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Tuesday
21Apr

Early Conflict Prevention in Ethnic Crises

A new article on Conflict Prevention and Ethnic Crises has just been brought to my attention, I present it for your edification here:

Magnus Öberg, Frida Möller, and Peter Wallensteen, Department of Peace and Conflict Research, Uppsala University, Sweden (contact: magnus.oberg@pcr.uu.se)

"Early Conflict Prevention in Ethnic Crises, 1990-98," Conflict Management and Peace Studies, 26/1 (2009): 67-91.

A New Dataset*

In this article we present a new dataset: the Early Conflict Prevention in Ethnic Crises dataset (ECPEC). It contains data on operational conflict prevention in 67 ethnic crises in the period 1990—98 that vary in terms of both preventive action and crisis outcomes. The new dataset thus allows for the evaluation of the effects of different types of preventive measures and also gives an overview of who takes what measures and in what conflicts. The global overview shows some interesting patterns. Preventive activity in the escalatory phase of ethnic conflict is dominated by verbal attention and facilitation. Coercive measures are rarely employed prior to the outbreak of war. Preventive action is most common in Europe and the Middle East, while crises in Asia tend to receive comparatively little attention. Most of the preventive action is focused on a relatively small number of high profile cases like those in Northern Ireland, the Balkans, Afghanistan, and Iraq.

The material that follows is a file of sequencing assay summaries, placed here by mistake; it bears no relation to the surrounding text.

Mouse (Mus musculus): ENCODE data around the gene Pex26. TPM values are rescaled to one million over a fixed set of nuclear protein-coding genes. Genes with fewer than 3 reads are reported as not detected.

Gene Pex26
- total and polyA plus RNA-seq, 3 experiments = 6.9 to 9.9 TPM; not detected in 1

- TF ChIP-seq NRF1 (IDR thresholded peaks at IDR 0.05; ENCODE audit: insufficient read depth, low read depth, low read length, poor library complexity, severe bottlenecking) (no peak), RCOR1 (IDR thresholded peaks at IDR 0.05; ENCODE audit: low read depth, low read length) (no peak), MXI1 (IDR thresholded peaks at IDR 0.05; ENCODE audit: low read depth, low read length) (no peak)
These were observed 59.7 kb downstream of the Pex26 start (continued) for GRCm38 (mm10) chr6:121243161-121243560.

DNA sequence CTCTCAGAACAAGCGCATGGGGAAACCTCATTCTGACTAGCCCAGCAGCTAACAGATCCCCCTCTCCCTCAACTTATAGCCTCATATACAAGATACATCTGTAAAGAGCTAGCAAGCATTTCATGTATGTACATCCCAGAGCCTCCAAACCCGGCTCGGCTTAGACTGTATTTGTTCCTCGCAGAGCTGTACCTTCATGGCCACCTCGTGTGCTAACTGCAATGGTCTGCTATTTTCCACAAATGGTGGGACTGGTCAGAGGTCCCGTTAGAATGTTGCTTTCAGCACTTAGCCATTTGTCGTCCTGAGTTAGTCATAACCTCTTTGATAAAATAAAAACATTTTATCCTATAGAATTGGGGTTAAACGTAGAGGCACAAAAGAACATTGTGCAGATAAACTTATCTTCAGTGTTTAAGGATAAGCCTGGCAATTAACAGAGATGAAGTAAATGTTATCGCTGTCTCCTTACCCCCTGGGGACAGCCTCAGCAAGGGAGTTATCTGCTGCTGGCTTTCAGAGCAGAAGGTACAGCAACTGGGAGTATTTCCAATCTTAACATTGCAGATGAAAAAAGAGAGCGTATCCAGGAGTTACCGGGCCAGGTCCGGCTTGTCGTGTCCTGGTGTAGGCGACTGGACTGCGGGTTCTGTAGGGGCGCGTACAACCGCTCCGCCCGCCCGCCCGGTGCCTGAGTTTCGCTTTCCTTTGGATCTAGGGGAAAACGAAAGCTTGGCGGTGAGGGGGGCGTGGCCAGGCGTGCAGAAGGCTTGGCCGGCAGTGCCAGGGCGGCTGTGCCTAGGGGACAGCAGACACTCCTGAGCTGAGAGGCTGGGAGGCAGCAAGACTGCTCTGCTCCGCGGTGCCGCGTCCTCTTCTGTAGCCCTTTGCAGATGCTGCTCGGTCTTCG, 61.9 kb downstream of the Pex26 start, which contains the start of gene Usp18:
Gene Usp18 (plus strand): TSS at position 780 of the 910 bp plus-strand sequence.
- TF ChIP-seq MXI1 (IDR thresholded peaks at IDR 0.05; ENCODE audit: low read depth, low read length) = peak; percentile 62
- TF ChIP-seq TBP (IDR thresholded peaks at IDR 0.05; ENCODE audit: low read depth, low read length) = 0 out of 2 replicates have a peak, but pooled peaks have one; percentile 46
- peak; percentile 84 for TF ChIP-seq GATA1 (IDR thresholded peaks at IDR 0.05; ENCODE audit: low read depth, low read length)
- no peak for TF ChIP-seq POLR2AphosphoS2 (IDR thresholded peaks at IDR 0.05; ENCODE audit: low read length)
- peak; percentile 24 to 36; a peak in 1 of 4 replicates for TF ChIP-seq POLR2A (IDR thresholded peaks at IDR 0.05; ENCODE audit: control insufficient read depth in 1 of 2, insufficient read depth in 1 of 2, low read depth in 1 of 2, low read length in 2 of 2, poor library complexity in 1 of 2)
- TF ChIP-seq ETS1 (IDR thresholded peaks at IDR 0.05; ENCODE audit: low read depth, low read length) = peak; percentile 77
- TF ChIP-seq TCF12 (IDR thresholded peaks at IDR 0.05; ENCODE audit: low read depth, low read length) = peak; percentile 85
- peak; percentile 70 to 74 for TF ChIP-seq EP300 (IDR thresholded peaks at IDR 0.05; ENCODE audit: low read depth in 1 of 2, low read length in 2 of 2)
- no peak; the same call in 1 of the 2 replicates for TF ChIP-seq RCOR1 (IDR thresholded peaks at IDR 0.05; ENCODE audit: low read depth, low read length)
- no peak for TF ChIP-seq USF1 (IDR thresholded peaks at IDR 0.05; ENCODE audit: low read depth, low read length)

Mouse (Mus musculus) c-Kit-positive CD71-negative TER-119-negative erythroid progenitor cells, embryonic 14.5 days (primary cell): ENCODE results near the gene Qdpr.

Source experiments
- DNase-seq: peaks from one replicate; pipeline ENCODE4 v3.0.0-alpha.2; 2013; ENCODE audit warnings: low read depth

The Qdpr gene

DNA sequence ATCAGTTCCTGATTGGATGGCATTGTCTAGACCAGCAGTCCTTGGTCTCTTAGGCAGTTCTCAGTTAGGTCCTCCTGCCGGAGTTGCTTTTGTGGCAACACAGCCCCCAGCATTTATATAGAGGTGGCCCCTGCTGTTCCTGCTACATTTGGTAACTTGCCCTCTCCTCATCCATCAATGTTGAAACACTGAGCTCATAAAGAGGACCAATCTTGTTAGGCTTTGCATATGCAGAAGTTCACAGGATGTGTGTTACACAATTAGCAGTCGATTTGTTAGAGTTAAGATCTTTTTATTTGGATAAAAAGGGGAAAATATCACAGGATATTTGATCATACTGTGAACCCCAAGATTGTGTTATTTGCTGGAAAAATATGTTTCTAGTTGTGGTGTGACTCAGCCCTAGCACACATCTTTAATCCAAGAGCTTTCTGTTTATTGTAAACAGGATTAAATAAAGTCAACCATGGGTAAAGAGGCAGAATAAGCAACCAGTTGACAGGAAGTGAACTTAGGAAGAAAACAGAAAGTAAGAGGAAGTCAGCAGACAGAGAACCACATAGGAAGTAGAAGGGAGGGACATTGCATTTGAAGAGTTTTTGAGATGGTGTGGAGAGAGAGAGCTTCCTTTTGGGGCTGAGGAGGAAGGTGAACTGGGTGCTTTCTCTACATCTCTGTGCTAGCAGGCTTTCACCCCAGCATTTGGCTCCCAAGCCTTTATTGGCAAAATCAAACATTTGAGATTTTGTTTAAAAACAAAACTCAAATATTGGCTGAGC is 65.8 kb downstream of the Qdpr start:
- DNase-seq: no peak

Major Powers (with the exception of China), neighboring states, the UN, and regional organizations are the most active interveners. To illustrate the usefulness of a large-N dataset on preventive measures, we also present a first analysis of the effects of different types of measures. The findings suggest that diplomatic measures and relief efforts both have conflict dampening effects, while carrots (inducements) increase the likelihood of escalation to war. Other measures show no significant effects in this sample. The findings also show that third parties are more likely to intervene in conflicts that are more prone to escalate to war. This implies that unless we account for the propensity of third parties to intervene in the more difficult cases, we risk underestimating the effects of preventive measures.

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